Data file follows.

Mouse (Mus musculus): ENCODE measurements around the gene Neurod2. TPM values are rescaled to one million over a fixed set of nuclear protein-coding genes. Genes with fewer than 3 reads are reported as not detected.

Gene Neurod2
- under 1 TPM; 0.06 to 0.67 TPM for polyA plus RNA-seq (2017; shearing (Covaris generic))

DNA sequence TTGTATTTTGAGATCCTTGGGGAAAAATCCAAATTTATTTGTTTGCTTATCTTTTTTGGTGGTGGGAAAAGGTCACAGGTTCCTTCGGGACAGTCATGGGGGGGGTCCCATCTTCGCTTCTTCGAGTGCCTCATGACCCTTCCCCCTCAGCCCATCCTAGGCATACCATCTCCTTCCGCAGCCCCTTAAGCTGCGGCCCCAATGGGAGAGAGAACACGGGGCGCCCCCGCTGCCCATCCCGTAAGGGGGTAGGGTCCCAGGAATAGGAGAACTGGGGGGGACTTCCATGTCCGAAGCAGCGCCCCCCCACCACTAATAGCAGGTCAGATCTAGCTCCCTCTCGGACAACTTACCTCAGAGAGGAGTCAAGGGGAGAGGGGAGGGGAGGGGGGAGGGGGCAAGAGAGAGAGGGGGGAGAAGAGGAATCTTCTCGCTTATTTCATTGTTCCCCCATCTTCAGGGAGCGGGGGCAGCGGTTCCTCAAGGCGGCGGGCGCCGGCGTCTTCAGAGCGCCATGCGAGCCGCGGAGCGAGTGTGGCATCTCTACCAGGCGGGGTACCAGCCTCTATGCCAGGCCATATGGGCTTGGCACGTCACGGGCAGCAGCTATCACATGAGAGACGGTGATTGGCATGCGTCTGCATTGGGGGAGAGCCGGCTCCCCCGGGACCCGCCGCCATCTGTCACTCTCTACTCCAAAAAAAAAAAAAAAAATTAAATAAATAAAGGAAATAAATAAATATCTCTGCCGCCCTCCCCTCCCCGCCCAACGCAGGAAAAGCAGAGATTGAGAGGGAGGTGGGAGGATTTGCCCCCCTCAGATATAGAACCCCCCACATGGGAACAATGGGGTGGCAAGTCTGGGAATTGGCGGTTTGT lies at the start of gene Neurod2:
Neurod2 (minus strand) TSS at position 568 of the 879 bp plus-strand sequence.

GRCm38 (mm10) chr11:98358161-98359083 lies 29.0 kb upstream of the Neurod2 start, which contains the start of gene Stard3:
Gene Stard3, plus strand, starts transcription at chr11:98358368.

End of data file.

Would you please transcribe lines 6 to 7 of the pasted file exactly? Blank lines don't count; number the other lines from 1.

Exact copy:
GRCm38 (mm10) chr11:98358161-98359083 lies 29.0 kb upstream of the Neurod2 start, which contains the start of gene Stard3:
Gene Stard3, plus strand, starts transcription at chr11:98358368.